So the next move is to attempt to laser weld two pieces of steel. Having computer controlled laser welding at our disposal will be indispensable for constructing the core (beginning with welding the lids to the chassis) and the vacuum chamber (welding the chamber itself, welding various feedthroughs). I think we have enough wattage to laser weld stainless steel, although at a slow rate.  However, we still need to focus the beam, which is especially challenging for diode lasers that produce a bar beam like this:

beam_shapeIn my research, I found the back story to the lasers I picked up. Looking at the beam path illustration, these units correct for some of the diode array’s problems with divergence and astigmatism, so the output of the diode is a rectangular beam that focuses to a 1.5 cm long line about 15 cm beyond the output aperture.  So we are working with a well columnated beam, but it’s rectangle, not a circle. 

I think the easiest route to a top hat beam would be to focus this bar beam into a single thick core multimode fiber optic cable which results in a perfectly circular Gaussian spot, and an easy way to deliver the beam to it’s target where it would pass through a simple circular focusing lens. Challenges include sourcing the correct fiber optic cheaply, cleaving the fiber optic correctly, and aligning and focusing the bar beam into the fiber optic. This process would benefit from a Laser_beam_profiler, so you can find the sweet spot with focus and alignment for max transmission through the fiber.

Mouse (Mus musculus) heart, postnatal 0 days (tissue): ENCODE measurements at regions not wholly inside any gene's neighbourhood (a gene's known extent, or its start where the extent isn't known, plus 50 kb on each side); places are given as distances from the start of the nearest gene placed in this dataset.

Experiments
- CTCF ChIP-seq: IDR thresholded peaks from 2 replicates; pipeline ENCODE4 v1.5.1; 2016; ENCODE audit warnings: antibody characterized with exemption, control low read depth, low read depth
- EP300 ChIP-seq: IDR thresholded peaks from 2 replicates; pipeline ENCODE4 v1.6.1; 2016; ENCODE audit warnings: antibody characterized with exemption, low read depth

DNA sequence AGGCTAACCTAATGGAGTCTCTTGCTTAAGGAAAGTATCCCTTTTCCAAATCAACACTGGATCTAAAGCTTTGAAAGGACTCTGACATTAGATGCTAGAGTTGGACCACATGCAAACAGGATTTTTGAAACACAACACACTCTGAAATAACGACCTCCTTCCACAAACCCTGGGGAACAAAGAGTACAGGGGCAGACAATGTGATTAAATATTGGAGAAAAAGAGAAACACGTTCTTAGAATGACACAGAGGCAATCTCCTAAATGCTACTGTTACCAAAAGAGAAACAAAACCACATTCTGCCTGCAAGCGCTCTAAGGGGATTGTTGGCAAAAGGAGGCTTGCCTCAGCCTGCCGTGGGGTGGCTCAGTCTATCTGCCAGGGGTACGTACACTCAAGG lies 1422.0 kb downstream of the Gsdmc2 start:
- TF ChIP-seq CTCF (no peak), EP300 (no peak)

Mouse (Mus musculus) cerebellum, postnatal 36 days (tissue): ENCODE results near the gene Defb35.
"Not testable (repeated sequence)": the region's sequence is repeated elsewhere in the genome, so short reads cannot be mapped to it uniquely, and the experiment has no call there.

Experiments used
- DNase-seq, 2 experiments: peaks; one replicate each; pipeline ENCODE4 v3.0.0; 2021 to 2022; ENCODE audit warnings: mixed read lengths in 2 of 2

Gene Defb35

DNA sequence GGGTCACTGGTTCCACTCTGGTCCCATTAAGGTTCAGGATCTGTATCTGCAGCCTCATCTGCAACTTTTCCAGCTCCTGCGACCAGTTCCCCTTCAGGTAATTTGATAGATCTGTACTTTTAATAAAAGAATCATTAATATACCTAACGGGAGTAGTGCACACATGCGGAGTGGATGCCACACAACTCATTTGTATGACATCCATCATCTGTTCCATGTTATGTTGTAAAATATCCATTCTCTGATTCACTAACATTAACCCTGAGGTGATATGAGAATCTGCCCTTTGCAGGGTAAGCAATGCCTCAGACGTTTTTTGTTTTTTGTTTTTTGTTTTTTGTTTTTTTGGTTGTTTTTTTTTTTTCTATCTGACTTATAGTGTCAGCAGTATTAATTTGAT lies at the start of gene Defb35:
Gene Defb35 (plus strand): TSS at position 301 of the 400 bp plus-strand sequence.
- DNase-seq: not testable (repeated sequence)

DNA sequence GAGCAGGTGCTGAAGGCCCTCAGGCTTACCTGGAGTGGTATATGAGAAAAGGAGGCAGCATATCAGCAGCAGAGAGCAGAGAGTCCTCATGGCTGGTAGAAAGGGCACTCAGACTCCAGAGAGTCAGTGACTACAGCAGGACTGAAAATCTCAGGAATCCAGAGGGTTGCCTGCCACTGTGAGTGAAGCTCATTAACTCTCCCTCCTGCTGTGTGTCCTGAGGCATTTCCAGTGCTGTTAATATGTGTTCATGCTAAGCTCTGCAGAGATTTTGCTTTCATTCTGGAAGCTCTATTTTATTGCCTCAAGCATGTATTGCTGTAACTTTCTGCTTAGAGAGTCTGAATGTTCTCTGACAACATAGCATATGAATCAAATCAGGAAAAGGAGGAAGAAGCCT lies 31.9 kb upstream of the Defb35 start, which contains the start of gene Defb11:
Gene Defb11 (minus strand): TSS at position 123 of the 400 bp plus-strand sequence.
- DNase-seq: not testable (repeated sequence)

Here is a good overview of the basics of laser welding, including weldability of various materials.





Fire the Laser!

13 02 2009

Today we will fire the danger laser! I have the plumbing for the water cooling working. For this we take a field trip to my friend Stuart’s shop. He has 240V mains and a variable power supply. Here are the lasers: